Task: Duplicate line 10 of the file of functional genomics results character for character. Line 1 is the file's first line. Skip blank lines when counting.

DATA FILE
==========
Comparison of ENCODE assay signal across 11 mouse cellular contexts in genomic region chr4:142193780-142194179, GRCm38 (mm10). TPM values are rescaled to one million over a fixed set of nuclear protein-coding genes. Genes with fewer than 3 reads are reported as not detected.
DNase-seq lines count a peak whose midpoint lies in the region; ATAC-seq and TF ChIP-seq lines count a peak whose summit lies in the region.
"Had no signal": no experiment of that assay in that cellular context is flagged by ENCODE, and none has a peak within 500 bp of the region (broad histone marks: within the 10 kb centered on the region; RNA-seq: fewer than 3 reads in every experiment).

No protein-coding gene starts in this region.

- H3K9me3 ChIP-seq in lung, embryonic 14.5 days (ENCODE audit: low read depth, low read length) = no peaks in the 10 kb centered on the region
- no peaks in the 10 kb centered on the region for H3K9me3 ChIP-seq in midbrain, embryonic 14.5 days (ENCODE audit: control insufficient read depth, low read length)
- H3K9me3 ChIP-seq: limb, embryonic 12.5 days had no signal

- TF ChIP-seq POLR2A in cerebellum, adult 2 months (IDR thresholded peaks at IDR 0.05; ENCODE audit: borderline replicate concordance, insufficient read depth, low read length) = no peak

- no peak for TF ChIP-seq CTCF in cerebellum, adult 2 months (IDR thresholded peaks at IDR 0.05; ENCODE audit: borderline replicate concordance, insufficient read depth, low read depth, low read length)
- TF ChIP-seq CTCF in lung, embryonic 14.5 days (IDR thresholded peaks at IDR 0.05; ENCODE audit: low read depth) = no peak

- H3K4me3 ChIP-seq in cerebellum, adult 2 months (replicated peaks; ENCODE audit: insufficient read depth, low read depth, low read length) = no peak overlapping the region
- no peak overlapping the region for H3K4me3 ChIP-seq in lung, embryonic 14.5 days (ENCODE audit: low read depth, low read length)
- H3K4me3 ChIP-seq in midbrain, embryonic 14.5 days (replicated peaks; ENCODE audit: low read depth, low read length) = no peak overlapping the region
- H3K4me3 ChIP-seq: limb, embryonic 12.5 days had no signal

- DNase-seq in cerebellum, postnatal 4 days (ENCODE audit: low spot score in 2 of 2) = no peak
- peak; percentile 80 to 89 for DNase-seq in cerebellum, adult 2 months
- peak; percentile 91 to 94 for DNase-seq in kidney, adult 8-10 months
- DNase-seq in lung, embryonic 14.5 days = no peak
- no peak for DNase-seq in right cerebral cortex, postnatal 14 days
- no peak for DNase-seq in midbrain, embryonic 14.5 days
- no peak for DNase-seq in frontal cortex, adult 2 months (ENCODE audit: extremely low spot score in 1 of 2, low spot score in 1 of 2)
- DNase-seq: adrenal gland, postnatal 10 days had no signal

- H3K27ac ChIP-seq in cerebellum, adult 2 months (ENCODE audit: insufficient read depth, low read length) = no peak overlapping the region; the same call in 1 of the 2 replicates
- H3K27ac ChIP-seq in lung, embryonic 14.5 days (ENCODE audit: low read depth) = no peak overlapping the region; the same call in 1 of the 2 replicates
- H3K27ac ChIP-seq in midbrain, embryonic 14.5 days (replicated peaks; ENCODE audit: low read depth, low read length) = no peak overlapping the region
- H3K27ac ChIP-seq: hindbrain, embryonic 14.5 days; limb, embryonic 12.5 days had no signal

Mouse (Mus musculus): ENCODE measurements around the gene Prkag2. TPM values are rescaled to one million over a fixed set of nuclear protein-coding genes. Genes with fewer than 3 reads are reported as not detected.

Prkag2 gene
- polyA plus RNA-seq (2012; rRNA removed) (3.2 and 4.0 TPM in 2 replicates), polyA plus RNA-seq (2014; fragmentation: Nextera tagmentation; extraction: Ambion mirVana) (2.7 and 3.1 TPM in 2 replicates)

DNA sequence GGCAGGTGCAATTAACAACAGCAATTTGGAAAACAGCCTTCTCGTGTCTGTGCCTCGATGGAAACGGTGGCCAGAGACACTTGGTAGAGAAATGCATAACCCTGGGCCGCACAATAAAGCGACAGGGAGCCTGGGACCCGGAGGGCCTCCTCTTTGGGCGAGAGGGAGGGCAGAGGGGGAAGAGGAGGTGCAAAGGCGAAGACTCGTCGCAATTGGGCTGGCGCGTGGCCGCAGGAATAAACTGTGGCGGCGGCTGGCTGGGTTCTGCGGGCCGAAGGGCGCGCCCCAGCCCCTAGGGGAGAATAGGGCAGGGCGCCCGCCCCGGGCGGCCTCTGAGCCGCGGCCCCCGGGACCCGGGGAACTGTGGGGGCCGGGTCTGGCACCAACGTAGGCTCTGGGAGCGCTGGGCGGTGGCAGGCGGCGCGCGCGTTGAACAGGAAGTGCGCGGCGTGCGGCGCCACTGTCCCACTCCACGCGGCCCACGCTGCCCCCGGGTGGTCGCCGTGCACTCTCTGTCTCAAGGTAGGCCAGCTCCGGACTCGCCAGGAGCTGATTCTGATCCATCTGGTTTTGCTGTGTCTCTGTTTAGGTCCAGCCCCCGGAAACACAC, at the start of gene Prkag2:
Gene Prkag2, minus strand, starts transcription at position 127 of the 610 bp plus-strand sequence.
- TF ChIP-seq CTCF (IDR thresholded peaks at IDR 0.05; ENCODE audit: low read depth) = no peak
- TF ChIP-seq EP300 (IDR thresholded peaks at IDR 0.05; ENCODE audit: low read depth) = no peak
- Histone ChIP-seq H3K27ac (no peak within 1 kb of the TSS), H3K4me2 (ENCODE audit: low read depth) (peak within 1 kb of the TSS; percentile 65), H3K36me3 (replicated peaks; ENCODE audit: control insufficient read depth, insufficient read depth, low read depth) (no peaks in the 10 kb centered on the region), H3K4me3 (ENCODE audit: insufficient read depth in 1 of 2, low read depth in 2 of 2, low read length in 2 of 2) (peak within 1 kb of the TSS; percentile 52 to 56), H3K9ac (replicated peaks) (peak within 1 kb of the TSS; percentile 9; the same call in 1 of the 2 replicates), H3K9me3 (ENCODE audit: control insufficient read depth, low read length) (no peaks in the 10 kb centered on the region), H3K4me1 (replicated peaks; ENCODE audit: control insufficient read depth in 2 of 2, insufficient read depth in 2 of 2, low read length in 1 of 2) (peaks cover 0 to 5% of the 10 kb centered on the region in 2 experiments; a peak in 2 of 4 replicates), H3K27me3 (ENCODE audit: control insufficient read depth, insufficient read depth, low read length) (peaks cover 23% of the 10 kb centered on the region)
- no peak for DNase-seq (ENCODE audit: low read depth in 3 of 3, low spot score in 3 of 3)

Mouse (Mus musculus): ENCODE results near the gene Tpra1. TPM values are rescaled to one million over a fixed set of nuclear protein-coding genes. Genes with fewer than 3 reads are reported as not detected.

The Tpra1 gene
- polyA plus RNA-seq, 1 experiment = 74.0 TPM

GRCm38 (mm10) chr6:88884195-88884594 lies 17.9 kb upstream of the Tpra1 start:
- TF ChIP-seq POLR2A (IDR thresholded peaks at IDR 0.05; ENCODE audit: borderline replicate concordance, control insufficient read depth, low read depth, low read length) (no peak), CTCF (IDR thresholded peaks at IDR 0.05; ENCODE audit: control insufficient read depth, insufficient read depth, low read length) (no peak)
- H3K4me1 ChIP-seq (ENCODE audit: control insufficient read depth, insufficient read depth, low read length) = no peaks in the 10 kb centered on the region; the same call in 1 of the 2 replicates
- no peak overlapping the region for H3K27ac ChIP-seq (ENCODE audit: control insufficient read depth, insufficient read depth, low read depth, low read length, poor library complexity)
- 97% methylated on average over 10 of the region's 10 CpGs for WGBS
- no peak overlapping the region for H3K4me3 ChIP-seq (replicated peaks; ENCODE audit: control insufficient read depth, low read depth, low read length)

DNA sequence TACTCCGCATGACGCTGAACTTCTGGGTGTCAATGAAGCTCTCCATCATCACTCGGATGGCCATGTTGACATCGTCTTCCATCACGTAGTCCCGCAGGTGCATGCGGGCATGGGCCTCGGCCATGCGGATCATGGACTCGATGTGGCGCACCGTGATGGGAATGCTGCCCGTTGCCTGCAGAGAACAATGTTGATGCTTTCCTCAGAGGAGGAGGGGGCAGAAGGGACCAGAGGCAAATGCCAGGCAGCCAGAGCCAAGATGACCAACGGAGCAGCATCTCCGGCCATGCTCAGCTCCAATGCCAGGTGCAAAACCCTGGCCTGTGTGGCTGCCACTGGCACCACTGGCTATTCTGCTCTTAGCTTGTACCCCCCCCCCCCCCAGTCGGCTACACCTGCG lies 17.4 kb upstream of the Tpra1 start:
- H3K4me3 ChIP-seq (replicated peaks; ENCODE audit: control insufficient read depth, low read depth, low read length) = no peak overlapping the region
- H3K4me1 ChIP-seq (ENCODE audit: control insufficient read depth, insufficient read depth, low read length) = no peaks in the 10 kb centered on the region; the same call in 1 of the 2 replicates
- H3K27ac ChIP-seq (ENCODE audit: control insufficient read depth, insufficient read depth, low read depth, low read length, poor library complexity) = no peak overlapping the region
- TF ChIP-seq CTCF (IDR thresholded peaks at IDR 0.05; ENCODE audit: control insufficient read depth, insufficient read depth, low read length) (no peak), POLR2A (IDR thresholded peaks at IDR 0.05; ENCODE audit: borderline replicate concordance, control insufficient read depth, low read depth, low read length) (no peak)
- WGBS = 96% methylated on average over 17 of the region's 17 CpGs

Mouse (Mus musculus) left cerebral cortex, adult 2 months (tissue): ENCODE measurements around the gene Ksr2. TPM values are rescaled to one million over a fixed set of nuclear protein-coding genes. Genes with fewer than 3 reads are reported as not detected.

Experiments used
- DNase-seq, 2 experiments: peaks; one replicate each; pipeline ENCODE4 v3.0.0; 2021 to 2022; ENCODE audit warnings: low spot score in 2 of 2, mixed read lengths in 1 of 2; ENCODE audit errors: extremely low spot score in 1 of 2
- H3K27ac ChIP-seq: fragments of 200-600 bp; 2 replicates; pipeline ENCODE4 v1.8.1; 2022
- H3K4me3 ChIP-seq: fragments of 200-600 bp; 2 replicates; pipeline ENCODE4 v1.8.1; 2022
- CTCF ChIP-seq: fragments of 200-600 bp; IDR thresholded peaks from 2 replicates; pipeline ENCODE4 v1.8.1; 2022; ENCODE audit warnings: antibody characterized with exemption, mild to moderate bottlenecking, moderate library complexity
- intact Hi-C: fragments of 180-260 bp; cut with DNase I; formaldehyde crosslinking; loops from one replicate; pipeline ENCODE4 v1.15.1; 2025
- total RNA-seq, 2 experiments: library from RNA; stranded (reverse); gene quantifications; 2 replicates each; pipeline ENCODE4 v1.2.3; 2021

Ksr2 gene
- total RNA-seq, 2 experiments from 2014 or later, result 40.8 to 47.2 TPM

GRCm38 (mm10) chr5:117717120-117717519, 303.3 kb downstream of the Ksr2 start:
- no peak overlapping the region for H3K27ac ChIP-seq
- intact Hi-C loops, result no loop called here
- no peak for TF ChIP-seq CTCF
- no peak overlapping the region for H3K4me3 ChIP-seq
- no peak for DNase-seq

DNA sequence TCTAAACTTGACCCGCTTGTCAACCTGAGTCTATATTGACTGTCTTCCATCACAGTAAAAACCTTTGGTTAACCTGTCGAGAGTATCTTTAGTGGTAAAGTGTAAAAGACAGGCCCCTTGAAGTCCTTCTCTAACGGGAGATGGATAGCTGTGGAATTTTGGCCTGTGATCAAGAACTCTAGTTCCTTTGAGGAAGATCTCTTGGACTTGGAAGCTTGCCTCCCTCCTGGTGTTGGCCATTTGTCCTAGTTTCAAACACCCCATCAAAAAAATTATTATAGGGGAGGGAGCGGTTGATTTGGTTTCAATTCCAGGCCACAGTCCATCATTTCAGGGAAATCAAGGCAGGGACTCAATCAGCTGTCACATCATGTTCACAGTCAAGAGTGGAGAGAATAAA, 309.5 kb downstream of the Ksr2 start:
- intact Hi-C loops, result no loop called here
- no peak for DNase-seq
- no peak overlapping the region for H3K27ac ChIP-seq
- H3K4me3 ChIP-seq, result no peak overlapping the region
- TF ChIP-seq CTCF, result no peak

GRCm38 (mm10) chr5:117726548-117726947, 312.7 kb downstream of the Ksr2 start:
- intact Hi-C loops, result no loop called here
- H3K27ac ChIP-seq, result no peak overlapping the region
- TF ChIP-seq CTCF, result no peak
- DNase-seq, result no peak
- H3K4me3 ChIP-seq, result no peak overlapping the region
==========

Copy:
- TF ChIP-seq CTCF in lung, embryonic 14.5 days (IDR thresholded peaks at IDR 0.05; ENCODE audit: low read depth) = no peak